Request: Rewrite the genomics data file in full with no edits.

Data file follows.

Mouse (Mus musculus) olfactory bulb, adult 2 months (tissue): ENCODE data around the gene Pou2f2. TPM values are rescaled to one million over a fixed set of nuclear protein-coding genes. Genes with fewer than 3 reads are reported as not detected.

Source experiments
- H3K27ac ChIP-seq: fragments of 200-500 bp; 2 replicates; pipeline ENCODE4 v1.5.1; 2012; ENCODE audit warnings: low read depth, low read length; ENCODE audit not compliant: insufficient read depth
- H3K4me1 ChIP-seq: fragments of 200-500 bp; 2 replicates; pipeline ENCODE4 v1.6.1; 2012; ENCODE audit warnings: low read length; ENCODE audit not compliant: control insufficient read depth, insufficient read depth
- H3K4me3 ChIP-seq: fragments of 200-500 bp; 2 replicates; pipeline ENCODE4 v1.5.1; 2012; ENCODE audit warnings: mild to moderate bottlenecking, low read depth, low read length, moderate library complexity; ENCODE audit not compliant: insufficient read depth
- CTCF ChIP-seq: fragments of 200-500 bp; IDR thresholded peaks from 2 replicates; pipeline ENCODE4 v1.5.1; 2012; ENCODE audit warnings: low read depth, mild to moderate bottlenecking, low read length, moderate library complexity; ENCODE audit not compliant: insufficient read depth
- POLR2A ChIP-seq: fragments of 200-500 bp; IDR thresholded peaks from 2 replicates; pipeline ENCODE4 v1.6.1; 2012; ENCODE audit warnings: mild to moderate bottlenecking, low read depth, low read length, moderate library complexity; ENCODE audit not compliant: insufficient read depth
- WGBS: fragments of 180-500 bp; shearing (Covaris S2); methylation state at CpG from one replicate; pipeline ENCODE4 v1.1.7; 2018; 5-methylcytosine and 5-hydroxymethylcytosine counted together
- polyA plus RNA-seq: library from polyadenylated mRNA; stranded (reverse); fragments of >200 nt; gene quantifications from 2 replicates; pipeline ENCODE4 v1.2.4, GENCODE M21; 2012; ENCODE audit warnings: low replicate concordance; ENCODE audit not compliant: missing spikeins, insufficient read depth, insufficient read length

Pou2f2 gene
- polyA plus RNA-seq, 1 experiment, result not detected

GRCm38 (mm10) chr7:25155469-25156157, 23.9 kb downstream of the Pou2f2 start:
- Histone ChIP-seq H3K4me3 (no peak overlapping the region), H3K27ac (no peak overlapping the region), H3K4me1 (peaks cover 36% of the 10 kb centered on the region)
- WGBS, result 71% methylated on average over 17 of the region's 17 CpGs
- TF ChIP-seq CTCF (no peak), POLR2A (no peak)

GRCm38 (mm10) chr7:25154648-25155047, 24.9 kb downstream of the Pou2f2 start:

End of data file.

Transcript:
Mouse (Mus musculus) olfactory bulb, adult 2 months (tissue): ENCODE data around the gene Pou2f2. TPM values are rescaled to one million over a fixed set of nuclear protein-coding genes. Genes with fewer than 3 reads are reported as not detected.

Source experiments
- H3K27ac ChIP-seq: fragments of 200-500 bp; 2 replicates; pipeline ENCODE4 v1.5.1; 2012; ENCODE audit warnings: low read depth, low read length; ENCODE audit not compliant: insufficient read depth
- H3K4me1 ChIP-seq: fragments of 200-500 bp; 2 replicates; pipeline ENCODE4 v1.6.1; 2012; ENCODE audit warnings: low read length; ENCODE audit not compliant: control insufficient read depth, insufficient read depth
- H3K4me3 ChIP-seq: fragments of 200-500 bp; 2 replicates; pipeline ENCODE4 v1.5.1; 2012; ENCODE audit warnings: mild to moderate bottlenecking, low read depth, low read length, moderate library complexity; ENCODE audit not compliant: insufficient read depth
- CTCF ChIP-seq: fragments of 200-500 bp; IDR thresholded peaks from 2 replicates; pipeline ENCODE4 v1.5.1; 2012; ENCODE audit warnings: low read depth, mild to moderate bottlenecking, low read length, moderate library complexity; ENCODE audit not compliant: insufficient read depth
- POLR2A ChIP-seq: fragments of 200-500 bp; IDR thresholded peaks from 2 replicates; pipeline ENCODE4 v1.6.1; 2012; ENCODE audit warnings: mild to moderate bottlenecking, low read depth, low read length, moderate library complexity; ENCODE audit not compliant: insufficient read depth
- WGBS: fragments of 180-500 bp; shearing (Covaris S2); methylation state at CpG from one replicate; pipeline ENCODE4 v1.1.7; 2018; 5-methylcytosine and 5-hydroxymethylcytosine counted together
- polyA plus RNA-seq: library from polyadenylated mRNA; stranded (reverse); fragments of >200 nt; gene quantifications from 2 replicates; pipeline ENCODE4 v1.2.4, GENCODE M21; 2012; ENCODE audit warnings: low replicate concordance; ENCODE audit not compliant: missing spikeins, insufficient read depth, insufficient read length

Pou2f2 gene
- polyA plus RNA-seq, 1 experiment, result not detected

GRCm38 (mm10) chr7:25155469-25156157, 23.9 kb downstream of the Pou2f2 start:
- Histone ChIP-seq H3K4me3 (no peak overlapping the region), H3K27ac (no peak overlapping the region), H3K4me1 (peaks cover 36% of the 10 kb centered on the region)
- WGBS, result 71% methylated on average over 17 of the region's 17 CpGs
- TF ChIP-seq CTCF (no peak), POLR2A (no peak)

GRCm38 (mm10) chr7:25154648-25155047, 24.9 kb downstream of the Pou2f2 start: